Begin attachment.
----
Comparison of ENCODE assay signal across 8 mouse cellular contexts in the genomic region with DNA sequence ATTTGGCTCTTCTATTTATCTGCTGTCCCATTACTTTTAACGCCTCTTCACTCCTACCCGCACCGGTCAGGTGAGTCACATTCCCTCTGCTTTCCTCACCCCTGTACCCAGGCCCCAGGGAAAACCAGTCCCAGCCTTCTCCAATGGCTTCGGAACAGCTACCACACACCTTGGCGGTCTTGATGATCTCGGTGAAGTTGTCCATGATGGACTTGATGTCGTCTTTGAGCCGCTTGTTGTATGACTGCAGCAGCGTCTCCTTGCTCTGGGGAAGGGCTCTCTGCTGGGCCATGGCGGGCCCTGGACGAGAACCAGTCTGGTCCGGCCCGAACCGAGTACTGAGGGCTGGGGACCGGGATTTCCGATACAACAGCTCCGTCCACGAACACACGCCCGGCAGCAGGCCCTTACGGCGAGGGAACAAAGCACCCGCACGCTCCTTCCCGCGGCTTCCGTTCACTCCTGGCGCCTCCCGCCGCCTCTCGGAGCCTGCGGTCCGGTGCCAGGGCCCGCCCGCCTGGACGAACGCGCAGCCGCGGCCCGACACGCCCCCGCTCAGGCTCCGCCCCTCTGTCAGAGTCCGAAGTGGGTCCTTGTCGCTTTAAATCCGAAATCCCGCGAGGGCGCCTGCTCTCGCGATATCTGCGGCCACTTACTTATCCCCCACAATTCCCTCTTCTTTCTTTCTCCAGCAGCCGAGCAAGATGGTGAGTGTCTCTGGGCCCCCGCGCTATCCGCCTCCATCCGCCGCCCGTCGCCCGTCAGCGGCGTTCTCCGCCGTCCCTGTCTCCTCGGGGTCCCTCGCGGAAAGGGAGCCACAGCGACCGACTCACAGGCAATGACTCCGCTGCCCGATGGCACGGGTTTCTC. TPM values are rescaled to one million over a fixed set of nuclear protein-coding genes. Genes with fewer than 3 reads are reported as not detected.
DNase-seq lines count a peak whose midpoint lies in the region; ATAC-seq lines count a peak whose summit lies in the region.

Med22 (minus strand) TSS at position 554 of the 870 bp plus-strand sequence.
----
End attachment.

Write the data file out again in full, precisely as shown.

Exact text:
Comparison of ENCODE assay signal across 8 mouse cellular contexts in the genomic region with DNA sequence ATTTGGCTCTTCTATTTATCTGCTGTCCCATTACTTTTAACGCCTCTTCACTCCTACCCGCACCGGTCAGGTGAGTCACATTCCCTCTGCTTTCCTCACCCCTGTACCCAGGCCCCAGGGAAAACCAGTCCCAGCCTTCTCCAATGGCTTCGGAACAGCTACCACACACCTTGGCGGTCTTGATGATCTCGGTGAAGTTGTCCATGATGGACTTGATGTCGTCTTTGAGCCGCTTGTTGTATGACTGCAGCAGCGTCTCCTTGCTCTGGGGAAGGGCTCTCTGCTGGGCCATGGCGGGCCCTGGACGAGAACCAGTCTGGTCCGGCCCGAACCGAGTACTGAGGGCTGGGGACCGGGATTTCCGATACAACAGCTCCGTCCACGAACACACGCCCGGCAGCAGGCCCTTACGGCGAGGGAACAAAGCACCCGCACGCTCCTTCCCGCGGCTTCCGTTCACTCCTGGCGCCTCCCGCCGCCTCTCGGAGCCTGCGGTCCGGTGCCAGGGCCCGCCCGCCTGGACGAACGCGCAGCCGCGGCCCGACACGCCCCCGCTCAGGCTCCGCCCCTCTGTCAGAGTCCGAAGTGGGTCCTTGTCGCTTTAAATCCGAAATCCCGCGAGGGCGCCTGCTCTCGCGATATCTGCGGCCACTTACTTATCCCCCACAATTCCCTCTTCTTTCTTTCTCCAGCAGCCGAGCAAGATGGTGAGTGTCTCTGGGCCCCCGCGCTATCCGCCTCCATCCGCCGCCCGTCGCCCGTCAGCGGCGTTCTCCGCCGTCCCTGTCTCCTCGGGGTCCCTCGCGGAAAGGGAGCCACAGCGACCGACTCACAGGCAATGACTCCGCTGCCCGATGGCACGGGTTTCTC. TPM values are rescaled to one million over a fixed set of nuclear protein-coding genes. Genes with fewer than 3 reads are reported as not detected.
DNase-seq lines count a peak whose midpoint lies in the region; ATAC-seq lines count a peak whose summit lies in the region.

Med22 (minus strand) TSS at position 554 of the 870 bp plus-strand sequence.